Simultaneous listening and reading are clearly of benefit to all L2 learners, but this practice may be especially suited to learners whose L1 is distant from English…. Extensive reading materials should thus be used in tandem with audio recordings…. EFL students should be encouraged to listen… before they read and while they are reading. (Stephens, 2011a, pp. 312-313)
In Taiwan, relevant experimental research has been producing valuable evidence for the EFL classroom (Chang, 2009, 2011; Chang & Millett, 2014). In a recent study, university learners tried graded reader stories in three conditions: reading only, listening only, and reading and listening together. The results were clear, with the strongest improvements in listening comprehension and fluency from reading and listening together (Chang & Millett, 2014). This follows on an earlier study which showed dramatic improvements in vocabulary acquisition for high school students who combined listening and reading (Chang, 2011).
While those experiments tested primarily for growth in listening comprehension, parallel experiments could be promising. Mentally, we hear words as we read or write them in our L1, and as we become competent in reading new languages, we listen to an inner voice in those as well. Probably the most prominent proponent of extensive reading, Dr. Rob Waring, recommends an extensive reading library be a collection of loanable books-and-audio sets (Waring, 2003). With more research now to back our developing practice, it would be interesting to see future investigations following Walter’s and Stephens’ suggestions and examining how proactively integrating listening into reading projects may influence, and likely benefit, learners’ reading comprehension and fluency.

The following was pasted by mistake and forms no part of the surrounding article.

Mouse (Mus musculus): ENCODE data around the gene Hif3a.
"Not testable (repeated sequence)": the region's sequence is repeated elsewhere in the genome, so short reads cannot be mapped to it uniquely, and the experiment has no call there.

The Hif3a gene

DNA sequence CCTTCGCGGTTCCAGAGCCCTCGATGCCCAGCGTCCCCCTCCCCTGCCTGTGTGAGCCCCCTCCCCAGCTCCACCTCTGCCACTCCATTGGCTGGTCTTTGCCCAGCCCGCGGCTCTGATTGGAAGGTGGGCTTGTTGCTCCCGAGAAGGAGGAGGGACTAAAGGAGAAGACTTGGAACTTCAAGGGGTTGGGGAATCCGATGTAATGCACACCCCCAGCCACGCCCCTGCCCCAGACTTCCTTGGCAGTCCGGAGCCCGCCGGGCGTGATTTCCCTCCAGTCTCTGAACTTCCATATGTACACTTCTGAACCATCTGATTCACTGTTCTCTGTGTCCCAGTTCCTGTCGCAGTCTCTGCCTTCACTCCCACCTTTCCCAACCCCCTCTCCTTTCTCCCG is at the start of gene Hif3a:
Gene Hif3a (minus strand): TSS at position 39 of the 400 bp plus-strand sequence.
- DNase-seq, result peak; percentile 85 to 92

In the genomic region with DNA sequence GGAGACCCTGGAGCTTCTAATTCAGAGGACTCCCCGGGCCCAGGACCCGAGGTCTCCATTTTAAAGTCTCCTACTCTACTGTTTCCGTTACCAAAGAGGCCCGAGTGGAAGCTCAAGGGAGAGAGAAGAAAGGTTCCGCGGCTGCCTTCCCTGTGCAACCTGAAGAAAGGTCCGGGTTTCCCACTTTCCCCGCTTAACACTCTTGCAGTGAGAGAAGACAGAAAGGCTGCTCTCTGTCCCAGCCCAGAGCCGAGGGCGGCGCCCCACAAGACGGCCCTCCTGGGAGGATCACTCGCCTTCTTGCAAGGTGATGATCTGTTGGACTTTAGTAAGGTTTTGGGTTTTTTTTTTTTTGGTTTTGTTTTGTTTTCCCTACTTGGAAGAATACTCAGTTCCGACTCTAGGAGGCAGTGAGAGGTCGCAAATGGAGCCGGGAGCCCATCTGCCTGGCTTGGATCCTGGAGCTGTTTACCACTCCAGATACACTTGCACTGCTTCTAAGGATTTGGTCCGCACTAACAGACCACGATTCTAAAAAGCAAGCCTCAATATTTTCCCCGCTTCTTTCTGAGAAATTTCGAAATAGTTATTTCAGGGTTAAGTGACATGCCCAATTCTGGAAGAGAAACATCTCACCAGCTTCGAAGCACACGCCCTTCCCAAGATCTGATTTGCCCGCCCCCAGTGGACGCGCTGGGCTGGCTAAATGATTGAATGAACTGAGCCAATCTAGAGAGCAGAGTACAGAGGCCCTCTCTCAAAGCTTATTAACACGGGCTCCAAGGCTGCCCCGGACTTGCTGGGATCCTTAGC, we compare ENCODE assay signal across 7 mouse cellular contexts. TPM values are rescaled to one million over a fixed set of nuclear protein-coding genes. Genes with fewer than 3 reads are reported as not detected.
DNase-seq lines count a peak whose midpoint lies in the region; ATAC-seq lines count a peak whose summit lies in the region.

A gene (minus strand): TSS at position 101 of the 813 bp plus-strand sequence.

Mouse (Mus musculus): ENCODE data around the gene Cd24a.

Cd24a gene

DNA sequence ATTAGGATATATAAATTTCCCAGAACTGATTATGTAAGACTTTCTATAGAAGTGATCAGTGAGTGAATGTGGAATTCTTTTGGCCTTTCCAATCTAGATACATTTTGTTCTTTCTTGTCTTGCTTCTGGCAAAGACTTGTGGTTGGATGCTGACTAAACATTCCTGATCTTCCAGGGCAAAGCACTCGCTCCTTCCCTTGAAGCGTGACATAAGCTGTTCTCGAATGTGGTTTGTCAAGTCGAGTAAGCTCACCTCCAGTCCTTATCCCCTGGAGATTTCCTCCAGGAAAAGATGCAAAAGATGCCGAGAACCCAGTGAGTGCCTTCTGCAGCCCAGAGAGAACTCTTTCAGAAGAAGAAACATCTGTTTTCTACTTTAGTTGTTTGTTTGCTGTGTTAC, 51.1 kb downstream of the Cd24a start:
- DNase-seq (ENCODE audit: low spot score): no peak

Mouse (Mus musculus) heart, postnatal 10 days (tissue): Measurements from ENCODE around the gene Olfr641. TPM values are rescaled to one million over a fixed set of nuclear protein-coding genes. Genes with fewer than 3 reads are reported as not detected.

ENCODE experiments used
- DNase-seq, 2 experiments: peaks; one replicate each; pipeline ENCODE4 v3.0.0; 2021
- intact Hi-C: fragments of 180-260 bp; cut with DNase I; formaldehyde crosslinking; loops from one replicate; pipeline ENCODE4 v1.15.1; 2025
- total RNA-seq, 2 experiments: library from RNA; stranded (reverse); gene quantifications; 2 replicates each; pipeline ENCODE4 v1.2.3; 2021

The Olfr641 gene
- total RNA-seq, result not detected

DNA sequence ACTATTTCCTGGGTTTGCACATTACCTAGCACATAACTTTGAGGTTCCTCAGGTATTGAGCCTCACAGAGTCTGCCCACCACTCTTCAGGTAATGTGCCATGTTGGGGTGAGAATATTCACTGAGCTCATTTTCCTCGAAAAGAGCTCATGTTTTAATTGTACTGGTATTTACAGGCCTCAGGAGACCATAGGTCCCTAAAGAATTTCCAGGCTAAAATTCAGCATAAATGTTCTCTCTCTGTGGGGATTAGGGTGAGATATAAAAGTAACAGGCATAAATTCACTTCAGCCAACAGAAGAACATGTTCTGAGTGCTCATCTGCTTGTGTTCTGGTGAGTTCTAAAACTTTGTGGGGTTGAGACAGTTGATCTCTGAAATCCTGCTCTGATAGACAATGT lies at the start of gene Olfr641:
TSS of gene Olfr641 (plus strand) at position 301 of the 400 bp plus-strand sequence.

Anna Husson Isozaki teaches reading and listening, journalism, and media studies part-time at Gunma Prefectural Women’s University. Her research interests include: L2 literacy acquisition, media, and learner collaboration and critical thinking in the L2 classroom. She can be contacted at email@example.com.